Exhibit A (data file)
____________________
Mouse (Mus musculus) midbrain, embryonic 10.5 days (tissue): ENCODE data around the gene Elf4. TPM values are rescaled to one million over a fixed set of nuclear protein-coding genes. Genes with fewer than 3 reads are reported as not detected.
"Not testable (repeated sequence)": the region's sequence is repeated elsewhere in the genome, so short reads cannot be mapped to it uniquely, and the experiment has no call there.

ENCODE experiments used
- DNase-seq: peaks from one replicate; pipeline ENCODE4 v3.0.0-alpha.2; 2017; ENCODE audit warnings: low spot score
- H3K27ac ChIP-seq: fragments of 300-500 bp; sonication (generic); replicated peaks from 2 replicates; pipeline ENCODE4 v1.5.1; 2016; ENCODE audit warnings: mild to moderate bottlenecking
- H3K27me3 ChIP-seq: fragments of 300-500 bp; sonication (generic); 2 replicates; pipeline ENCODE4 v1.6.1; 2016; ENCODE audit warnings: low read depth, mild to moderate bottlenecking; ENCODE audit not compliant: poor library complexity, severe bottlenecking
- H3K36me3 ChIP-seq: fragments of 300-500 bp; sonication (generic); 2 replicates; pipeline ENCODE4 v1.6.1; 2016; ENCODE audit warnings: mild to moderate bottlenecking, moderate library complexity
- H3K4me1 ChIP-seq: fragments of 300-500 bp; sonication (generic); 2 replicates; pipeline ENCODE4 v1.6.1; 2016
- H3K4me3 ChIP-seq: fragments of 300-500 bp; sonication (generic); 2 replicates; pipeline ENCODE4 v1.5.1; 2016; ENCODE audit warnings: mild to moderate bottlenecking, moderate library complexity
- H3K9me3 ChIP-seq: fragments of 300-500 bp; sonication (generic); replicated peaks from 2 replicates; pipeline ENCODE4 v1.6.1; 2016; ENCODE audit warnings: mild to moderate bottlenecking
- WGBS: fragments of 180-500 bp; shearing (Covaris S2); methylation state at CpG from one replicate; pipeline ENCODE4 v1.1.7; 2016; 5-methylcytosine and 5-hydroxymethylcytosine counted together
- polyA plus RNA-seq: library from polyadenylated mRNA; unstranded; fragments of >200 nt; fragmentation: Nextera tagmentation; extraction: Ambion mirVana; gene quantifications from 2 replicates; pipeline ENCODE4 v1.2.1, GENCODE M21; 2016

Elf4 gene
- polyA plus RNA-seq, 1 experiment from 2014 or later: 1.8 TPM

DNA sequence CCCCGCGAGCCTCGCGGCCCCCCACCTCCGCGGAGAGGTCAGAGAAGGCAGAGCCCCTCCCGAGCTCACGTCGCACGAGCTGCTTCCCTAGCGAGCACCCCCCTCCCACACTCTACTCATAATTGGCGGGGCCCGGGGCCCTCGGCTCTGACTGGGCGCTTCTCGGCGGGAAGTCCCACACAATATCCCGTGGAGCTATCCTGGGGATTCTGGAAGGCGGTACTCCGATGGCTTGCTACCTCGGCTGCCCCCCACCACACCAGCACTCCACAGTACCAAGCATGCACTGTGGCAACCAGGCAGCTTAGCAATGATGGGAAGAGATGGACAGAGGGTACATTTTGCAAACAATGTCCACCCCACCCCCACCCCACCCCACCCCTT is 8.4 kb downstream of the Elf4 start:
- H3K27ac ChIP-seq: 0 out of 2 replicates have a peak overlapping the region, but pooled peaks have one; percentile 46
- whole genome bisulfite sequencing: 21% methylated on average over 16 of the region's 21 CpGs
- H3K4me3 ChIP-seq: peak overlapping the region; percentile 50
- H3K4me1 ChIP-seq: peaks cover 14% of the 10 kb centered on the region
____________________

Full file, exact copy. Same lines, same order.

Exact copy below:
Mouse (Mus musculus) midbrain, embryonic 10.5 days (tissue): ENCODE data around the gene Elf4. TPM values are rescaled to one million over a fixed set of nuclear protein-coding genes. Genes with fewer than 3 reads are reported as not detected.
"Not testable (repeated sequence)": the region's sequence is repeated elsewhere in the genome, so short reads cannot be mapped to it uniquely, and the experiment has no call there.

ENCODE experiments used
- DNase-seq: peaks from one replicate; pipeline ENCODE4 v3.0.0-alpha.2; 2017; ENCODE audit warnings: low spot score
- H3K27ac ChIP-seq: fragments of 300-500 bp; sonication (generic); replicated peaks from 2 replicates; pipeline ENCODE4 v1.5.1; 2016; ENCODE audit warnings: mild to moderate bottlenecking
- H3K27me3 ChIP-seq: fragments of 300-500 bp; sonication (generic); 2 replicates; pipeline ENCODE4 v1.6.1; 2016; ENCODE audit warnings: low read depth, mild to moderate bottlenecking; ENCODE audit not compliant: poor library complexity, severe bottlenecking
- H3K36me3 ChIP-seq: fragments of 300-500 bp; sonication (generic); 2 replicates; pipeline ENCODE4 v1.6.1; 2016; ENCODE audit warnings: mild to moderate bottlenecking, moderate library complexity
- H3K4me1 ChIP-seq: fragments of 300-500 bp; sonication (generic); 2 replicates; pipeline ENCODE4 v1.6.1; 2016
- H3K4me3 ChIP-seq: fragments of 300-500 bp; sonication (generic); 2 replicates; pipeline ENCODE4 v1.5.1; 2016; ENCODE audit warnings: mild to moderate bottlenecking, moderate library complexity
- H3K9me3 ChIP-seq: fragments of 300-500 bp; sonication (generic); replicated peaks from 2 replicates; pipeline ENCODE4 v1.6.1; 2016; ENCODE audit warnings: mild to moderate bottlenecking
- WGBS: fragments of 180-500 bp; shearing (Covaris S2); methylation state at CpG from one replicate; pipeline ENCODE4 v1.1.7; 2016; 5-methylcytosine and 5-hydroxymethylcytosine counted together
- polyA plus RNA-seq: library from polyadenylated mRNA; unstranded; fragments of >200 nt; fragmentation: Nextera tagmentation; extraction: Ambion mirVana; gene quantifications from 2 replicates; pipeline ENCODE4 v1.2.1, GENCODE M21; 2016

Elf4 gene
- polyA plus RNA-seq, 1 experiment from 2014 or later: 1.8 TPM

DNA sequence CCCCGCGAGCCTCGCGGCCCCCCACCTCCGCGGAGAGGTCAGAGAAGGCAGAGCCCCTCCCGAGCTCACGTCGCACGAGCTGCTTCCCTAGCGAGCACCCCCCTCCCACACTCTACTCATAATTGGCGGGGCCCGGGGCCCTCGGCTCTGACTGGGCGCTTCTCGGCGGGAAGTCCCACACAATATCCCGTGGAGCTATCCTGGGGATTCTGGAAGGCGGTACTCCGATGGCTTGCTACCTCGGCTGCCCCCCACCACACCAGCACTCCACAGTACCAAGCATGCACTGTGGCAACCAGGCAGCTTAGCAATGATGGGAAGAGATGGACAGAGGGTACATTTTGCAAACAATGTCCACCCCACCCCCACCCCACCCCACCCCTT is 8.4 kb downstream of the Elf4 start:
- H3K27ac ChIP-seq: 0 out of 2 replicates have a peak overlapping the region, but pooled peaks have one; percentile 46
- whole genome bisulfite sequencing: 21% methylated on average over 16 of the region's 21 CpGs
- H3K4me3 ChIP-seq: peak overlapping the region; percentile 50
- H3K4me1 ChIP-seq: peaks cover 14% of the 10 kb centered on the region